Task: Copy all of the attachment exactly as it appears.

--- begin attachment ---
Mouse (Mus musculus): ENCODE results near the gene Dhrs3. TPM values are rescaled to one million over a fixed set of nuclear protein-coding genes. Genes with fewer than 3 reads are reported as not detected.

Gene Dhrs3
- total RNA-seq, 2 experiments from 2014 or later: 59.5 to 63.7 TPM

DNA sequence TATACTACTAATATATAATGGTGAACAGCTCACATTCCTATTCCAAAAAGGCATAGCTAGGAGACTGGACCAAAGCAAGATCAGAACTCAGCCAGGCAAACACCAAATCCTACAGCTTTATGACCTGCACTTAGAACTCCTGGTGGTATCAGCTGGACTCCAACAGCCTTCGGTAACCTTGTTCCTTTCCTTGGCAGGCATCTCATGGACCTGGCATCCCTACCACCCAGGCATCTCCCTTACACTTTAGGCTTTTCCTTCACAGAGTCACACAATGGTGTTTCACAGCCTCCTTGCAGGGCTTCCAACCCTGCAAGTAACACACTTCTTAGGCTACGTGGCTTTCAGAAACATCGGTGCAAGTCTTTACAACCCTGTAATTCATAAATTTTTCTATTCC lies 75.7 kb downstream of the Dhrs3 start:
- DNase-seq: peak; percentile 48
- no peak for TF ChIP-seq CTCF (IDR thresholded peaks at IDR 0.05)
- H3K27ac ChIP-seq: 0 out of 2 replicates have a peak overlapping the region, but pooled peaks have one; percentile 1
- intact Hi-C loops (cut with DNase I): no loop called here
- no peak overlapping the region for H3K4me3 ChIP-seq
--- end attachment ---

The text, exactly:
Mouse (Mus musculus): ENCODE results near the gene Dhrs3. TPM values are rescaled to one million over a fixed set of nuclear protein-coding genes. Genes with fewer than 3 reads are reported as not detected.

Gene Dhrs3
- total RNA-seq, 2 experiments from 2014 or later: 59.5 to 63.7 TPM

DNA sequence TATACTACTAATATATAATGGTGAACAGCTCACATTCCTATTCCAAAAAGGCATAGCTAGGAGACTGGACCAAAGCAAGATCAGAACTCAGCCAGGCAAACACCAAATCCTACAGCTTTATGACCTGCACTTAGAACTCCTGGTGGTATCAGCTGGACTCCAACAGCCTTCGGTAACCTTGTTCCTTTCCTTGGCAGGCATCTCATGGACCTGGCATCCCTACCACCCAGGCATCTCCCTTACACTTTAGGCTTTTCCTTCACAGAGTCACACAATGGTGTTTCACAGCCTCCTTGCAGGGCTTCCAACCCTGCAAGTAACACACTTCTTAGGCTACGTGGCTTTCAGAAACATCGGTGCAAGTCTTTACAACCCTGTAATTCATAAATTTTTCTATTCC lies 75.7 kb downstream of the Dhrs3 start:
- DNase-seq: peak; percentile 48
- no peak for TF ChIP-seq CTCF (IDR thresholded peaks at IDR 0.05)
- H3K27ac ChIP-seq: 0 out of 2 replicates have a peak overlapping the region, but pooled peaks have one; percentile 1
- intact Hi-C loops (cut with DNase I): no loop called here
- no peak overlapping the region for H3K4me3 ChIP-seq